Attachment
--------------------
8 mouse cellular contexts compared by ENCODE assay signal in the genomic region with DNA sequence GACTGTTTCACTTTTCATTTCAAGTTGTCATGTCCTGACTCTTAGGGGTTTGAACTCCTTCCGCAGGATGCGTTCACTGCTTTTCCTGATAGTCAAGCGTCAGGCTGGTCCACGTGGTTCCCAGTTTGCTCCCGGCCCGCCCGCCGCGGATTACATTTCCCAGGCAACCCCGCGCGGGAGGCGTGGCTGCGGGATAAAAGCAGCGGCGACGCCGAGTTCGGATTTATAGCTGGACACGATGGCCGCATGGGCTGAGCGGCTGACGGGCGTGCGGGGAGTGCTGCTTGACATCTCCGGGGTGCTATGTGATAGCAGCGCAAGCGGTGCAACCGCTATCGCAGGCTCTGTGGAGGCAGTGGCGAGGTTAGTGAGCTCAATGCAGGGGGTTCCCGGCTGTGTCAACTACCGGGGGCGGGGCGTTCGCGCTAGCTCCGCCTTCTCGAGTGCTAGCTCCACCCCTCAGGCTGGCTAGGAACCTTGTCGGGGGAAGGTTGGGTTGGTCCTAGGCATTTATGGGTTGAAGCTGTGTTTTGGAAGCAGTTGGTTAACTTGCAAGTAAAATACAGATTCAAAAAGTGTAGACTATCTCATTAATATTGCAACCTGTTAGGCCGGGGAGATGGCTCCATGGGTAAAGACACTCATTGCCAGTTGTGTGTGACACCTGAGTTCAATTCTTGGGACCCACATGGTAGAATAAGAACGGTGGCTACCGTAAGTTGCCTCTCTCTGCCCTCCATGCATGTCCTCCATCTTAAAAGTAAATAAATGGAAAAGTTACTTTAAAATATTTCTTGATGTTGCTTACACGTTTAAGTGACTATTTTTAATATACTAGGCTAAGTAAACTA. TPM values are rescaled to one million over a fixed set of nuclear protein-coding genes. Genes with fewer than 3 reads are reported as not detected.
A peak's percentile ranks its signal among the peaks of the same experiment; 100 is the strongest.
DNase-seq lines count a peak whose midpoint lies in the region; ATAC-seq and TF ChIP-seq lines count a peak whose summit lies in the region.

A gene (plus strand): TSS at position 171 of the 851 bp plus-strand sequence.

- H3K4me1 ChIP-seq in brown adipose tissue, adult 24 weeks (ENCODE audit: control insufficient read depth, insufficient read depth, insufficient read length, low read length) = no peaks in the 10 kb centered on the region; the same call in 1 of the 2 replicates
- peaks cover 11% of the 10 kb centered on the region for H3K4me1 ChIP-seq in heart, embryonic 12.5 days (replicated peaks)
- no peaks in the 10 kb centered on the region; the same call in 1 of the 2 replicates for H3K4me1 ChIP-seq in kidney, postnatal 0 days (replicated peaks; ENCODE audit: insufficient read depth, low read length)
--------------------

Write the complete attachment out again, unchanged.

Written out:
8 mouse cellular contexts compared by ENCODE assay signal in the genomic region with DNA sequence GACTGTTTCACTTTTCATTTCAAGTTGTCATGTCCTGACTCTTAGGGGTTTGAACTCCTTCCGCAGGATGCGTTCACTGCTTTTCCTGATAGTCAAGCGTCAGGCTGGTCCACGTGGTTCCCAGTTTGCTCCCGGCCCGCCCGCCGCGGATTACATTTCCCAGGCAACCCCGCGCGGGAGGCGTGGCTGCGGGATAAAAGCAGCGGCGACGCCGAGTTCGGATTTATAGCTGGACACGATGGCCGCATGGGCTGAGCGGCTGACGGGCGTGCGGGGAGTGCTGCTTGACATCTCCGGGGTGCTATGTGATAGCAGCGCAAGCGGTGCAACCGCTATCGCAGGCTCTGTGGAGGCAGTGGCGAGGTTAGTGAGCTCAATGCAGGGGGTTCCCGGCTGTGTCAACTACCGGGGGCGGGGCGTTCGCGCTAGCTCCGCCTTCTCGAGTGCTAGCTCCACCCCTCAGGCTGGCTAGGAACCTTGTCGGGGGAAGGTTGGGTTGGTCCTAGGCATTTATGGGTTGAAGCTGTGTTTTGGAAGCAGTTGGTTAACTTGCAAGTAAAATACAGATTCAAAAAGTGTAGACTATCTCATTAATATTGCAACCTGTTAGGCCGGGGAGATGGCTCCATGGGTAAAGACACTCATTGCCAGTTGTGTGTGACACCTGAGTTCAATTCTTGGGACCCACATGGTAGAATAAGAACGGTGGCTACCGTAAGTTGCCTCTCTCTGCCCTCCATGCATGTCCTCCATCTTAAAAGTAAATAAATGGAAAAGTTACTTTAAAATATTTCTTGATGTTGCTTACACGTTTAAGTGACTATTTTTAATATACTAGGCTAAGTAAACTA. TPM values are rescaled to one million over a fixed set of nuclear protein-coding genes. Genes with fewer than 3 reads are reported as not detected.
A peak's percentile ranks its signal among the peaks of the same experiment; 100 is the strongest.
DNase-seq lines count a peak whose midpoint lies in the region; ATAC-seq and TF ChIP-seq lines count a peak whose summit lies in the region.

A gene (plus strand): TSS at position 171 of the 851 bp plus-strand sequence.

- H3K4me1 ChIP-seq in brown adipose tissue, adult 24 weeks (ENCODE audit: control insufficient read depth, insufficient read depth, insufficient read length, low read length) = no peaks in the 10 kb centered on the region; the same call in 1 of the 2 replicates
- peaks cover 11% of the 10 kb centered on the region for H3K4me1 ChIP-seq in heart, embryonic 12.5 days (replicated peaks)
- no peaks in the 10 kb centered on the region; the same call in 1 of the 2 replicates for H3K4me1 ChIP-seq in kidney, postnatal 0 days (replicated peaks; ENCODE audit: insufficient read depth, low read length)